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Wednesday, 31 March 1965

Senator GORTON (Victoria) (Minister for Works) . - For the information of honorable senators I present the following papers -

Report of the Third Commonwealth Education Conference 1964. Report of the Australian Delegation to the Conference. and I ask for leave to make a statement relating thereto.

The DEPUTY PRESIDENT. - There being no objection, leave is granted.

Senator GORTON - The two reports I am tabling emanate from the Third Commonwealth Education Conference, held in Ottawa from 21st August to 4th September, 1964. The first is the official report of the Conference proceedings, as approved by the delegates of member nations represented. The second is the report of the Australian delegation which was led by Sir Allen Brown, Deputy High Commissioner to the United Kingdom.

Honorable Senators may recall that the first Commonwealth Education Conference, the foundational one, was held at Oxford in 1959 and the second at New Delhi in 1962. The fourth conference will be held in Nigeria late in 1967 or early in 1968. We have hopes that the fifth conference will be held in Australia. The conferences are, of course, not just isolated meetings, they are the periodic points of review of the Commonwealth co-operation in education scheme. Essentially the principle behind the scheme is the sharing of educational facilities among Commonwealth countries for the purpose of strengthening Commonwealth ties and improving educational standards. One aspect of it. the Commonwealth scholarship and fellowship plan, provides opportunities for good students to study in an interesting variety of Commonwealth countries, as it has attracted not only the older members, but also many of the newer ones in Asia, Africa and the West Indies to offer awards. The number of scholarships available amounts to over 1,000 altogether. The greater part of the scheme, however, concerns help from the older countries to the new to promote the development of education. As Australian assistance of this kind is available to Commonwealth countries in Asia under the broader provisions of the Colombo Plan, this scheme, as far as Australia is concerned, is directed towards non-Asian, principally African, members.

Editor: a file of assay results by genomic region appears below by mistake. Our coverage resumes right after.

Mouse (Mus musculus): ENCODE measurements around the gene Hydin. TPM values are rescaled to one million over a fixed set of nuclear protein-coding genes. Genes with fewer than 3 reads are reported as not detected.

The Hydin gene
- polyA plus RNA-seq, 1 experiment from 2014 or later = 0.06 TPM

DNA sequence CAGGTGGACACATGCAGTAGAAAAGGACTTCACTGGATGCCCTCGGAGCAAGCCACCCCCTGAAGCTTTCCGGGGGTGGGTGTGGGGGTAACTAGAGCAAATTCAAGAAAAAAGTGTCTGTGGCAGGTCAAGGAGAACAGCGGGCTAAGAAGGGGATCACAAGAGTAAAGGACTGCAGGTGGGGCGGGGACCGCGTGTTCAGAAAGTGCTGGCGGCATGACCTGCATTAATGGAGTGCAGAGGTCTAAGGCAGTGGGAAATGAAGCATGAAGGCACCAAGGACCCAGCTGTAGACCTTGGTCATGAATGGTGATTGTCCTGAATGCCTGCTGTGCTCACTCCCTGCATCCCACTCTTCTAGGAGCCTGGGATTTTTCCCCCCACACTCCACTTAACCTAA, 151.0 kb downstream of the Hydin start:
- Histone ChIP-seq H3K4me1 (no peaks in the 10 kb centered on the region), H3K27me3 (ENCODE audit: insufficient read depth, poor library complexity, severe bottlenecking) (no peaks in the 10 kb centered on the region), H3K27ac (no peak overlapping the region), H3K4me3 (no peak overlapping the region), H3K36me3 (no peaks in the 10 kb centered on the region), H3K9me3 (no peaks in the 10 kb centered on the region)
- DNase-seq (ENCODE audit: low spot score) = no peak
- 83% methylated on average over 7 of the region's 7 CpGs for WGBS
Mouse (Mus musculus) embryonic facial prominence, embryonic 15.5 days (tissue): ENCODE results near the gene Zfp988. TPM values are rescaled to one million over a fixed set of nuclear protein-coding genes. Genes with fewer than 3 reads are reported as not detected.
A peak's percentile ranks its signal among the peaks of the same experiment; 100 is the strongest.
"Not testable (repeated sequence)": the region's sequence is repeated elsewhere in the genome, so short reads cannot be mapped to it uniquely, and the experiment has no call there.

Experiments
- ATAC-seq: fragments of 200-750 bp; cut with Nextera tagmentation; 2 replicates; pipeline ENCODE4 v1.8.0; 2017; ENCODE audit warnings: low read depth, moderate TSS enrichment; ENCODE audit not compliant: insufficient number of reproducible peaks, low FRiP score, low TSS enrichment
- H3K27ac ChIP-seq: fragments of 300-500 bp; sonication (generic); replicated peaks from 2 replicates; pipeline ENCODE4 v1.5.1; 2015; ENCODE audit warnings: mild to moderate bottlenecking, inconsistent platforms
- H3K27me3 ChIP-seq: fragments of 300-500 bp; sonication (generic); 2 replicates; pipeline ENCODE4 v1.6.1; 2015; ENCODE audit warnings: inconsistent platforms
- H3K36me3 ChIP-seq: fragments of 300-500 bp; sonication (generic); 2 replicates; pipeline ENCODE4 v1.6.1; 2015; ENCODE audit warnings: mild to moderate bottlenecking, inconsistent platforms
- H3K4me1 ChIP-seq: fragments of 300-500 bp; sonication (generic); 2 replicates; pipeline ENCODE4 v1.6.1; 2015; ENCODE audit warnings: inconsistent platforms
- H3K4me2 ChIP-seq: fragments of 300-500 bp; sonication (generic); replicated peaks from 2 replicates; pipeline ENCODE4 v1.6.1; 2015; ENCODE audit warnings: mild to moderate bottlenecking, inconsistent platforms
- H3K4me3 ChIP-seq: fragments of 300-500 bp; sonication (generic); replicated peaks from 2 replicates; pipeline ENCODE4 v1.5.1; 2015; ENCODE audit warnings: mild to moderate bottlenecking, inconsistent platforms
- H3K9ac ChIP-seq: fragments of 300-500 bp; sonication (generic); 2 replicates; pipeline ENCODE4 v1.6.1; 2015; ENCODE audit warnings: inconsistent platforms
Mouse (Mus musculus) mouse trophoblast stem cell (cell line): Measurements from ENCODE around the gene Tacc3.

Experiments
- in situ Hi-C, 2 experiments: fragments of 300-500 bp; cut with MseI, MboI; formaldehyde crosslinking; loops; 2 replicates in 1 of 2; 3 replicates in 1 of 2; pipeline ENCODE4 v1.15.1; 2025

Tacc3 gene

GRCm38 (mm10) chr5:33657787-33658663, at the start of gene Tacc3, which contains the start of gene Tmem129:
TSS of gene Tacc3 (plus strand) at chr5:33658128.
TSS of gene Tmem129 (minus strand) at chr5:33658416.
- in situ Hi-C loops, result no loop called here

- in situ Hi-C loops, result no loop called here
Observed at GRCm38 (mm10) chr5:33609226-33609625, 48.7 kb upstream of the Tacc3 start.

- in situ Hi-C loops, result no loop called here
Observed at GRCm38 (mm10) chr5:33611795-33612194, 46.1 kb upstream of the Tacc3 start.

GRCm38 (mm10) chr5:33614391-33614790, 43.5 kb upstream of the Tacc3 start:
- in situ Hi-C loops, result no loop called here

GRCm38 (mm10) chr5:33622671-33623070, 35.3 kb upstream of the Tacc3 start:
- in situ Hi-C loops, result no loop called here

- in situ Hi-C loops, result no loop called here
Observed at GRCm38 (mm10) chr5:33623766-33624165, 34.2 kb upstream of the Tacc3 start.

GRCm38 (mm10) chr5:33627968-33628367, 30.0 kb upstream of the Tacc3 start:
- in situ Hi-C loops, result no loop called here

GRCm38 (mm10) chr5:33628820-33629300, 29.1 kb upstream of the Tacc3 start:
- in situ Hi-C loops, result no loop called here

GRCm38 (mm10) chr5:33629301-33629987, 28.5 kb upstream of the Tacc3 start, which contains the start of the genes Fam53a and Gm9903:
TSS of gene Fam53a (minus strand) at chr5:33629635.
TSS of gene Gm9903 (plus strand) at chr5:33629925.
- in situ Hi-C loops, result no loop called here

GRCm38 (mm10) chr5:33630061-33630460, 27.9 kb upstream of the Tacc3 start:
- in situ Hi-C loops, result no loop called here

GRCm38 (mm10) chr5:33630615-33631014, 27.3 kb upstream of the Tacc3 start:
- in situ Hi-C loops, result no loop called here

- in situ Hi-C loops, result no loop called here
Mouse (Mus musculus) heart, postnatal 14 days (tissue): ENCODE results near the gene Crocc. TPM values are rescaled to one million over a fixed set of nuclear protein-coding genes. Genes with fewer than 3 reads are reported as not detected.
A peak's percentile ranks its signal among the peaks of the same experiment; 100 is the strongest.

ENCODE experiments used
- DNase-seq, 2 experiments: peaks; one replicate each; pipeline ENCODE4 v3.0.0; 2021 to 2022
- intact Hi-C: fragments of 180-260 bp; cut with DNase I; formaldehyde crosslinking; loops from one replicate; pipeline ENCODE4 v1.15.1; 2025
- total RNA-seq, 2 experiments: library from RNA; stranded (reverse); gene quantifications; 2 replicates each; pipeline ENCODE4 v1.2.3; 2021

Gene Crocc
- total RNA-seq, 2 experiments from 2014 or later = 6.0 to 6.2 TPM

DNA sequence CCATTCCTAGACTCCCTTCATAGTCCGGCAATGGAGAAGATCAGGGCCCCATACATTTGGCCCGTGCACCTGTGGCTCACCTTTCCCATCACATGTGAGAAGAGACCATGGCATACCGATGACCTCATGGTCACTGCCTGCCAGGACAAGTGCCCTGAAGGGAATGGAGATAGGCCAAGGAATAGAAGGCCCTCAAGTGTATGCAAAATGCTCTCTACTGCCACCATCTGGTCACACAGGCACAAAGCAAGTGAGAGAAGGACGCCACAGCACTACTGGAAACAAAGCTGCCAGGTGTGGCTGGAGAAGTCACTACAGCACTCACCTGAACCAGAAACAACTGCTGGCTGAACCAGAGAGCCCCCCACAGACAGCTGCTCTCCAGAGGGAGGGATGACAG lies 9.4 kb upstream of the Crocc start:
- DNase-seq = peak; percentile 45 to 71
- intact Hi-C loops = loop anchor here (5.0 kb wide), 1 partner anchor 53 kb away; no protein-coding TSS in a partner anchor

Australian assistance under this scheme is of three main types. First, provision is made for the supply of a small number of Australian educationists to fill key posts in the education systems of developing countries. There are 15 of these serving overseas at present in positions involving teacher training, inspection and supervision, the establishment of new technical courses, the introduction of correspondence courses and the like. Second, arrangements are made for educationists holding positions of responsibility in developing countries to visit Australia for a few months to study Australian educational institutions and practices in fields related to their own responsibilities. Thirteen such people are at present visiting Australia. Third, awards are provided to enable teachers and other educationists from developing countries to undertake short courses, mainly a year in length, which will equip them to specialise in a particular field of education or increase their competence in a field in which they have already specialised to some extent. In the past few weeks 60 teachers have arrived in Australia to commence courses of the kind and a further 15 are expected in May.